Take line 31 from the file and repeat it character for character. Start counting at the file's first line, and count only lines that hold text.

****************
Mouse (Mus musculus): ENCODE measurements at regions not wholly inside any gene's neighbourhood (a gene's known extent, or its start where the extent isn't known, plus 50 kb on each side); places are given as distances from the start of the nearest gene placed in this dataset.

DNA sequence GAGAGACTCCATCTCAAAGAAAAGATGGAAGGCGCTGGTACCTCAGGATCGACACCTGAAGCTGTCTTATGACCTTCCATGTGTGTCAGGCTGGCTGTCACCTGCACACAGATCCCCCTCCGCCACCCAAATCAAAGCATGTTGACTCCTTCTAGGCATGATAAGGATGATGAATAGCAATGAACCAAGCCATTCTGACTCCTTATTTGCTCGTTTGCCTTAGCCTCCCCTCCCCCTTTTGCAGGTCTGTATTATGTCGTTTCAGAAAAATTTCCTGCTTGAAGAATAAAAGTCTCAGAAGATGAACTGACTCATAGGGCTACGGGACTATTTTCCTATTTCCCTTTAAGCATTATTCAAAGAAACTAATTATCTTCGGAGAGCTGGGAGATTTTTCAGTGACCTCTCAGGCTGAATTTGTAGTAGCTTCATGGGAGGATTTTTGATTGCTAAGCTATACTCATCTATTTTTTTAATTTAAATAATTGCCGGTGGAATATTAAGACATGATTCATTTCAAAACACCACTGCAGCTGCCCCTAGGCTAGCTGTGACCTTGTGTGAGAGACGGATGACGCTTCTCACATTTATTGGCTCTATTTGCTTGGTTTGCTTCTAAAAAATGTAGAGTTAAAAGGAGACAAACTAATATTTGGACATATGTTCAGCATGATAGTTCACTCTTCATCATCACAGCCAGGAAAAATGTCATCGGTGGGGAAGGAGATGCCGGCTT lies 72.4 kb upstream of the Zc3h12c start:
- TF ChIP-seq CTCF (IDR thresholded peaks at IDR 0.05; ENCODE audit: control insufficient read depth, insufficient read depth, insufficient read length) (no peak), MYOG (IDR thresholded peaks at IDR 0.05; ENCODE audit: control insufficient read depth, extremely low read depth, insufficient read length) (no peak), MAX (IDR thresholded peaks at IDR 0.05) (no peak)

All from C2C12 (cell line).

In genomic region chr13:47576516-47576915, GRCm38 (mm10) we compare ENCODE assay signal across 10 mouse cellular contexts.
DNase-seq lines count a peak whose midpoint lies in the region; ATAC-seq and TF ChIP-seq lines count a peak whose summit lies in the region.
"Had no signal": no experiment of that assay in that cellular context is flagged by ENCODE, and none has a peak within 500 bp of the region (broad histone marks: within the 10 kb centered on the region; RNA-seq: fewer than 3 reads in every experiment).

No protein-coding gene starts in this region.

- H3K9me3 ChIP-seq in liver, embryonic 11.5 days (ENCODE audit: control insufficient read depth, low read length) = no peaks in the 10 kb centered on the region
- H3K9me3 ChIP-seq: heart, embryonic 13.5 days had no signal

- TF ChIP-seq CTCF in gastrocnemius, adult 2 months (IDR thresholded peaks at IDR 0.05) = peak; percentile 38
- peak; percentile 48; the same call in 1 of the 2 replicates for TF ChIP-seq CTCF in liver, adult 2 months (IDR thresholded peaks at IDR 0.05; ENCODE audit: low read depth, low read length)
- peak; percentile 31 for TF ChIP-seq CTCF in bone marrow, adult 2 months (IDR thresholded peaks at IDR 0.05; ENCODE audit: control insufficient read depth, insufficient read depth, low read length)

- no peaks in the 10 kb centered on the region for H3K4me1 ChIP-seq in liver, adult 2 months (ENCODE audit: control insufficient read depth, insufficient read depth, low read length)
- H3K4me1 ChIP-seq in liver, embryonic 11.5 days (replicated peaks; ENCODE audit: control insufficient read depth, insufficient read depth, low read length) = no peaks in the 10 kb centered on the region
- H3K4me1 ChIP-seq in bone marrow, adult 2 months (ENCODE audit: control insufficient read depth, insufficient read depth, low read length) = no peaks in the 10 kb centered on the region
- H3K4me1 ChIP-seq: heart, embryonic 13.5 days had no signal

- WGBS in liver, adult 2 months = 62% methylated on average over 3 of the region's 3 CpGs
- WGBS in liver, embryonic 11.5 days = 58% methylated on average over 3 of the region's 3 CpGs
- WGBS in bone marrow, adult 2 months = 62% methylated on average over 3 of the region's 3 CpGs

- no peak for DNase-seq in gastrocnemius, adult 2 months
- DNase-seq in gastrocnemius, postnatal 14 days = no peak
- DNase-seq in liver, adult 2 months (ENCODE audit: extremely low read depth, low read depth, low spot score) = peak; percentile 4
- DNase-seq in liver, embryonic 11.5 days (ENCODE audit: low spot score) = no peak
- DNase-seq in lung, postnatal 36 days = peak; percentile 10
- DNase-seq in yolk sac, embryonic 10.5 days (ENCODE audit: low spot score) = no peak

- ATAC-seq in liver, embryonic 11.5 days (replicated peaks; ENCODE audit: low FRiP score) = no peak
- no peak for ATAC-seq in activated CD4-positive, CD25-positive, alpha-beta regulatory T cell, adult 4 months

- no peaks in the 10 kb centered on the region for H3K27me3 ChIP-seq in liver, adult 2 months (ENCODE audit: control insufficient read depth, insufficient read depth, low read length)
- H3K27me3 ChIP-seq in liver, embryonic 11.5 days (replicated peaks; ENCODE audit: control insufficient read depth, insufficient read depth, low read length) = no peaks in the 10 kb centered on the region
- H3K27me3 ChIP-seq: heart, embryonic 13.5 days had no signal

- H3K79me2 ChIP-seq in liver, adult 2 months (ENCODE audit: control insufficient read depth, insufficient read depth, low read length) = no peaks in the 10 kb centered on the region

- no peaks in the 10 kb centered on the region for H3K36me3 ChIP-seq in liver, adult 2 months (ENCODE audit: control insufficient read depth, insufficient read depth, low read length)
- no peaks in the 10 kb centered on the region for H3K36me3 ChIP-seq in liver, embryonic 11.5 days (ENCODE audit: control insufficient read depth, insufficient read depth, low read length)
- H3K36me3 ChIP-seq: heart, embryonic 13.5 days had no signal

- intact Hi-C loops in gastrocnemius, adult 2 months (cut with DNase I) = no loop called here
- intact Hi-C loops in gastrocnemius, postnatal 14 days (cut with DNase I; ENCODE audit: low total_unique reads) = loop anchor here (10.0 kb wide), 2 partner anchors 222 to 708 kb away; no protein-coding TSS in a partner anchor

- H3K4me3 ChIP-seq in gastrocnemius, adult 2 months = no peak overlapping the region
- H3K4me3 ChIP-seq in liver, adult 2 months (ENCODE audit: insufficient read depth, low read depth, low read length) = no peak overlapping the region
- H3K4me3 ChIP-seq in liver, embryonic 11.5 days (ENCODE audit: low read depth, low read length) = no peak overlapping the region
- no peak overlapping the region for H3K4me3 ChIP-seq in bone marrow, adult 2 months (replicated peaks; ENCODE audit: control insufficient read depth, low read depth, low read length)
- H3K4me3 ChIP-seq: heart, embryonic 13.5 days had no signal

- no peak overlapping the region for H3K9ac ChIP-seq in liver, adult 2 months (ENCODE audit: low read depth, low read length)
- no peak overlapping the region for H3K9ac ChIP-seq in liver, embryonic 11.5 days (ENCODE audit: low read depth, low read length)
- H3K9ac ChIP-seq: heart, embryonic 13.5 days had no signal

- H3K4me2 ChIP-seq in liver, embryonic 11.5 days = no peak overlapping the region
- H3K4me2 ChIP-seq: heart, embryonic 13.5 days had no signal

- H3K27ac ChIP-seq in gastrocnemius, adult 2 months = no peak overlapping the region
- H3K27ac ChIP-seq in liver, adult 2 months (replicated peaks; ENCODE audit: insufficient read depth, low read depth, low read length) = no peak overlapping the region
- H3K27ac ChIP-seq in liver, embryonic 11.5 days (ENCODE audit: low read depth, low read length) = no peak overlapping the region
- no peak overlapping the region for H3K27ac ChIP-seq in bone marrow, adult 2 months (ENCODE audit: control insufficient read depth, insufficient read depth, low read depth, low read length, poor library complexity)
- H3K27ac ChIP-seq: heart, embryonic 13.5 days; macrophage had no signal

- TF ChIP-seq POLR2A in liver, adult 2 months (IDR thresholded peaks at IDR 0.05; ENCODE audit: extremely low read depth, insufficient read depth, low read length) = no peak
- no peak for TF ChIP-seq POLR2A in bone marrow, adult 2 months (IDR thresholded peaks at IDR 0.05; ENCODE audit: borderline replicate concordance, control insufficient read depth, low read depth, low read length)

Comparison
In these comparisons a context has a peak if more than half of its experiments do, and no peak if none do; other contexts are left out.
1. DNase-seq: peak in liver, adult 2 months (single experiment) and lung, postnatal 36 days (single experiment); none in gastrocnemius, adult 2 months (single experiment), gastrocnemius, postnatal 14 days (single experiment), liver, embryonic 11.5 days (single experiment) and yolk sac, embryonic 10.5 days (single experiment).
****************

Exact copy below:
- H3K27me3 ChIP-seq: heart, embryonic 13.5 days had no signal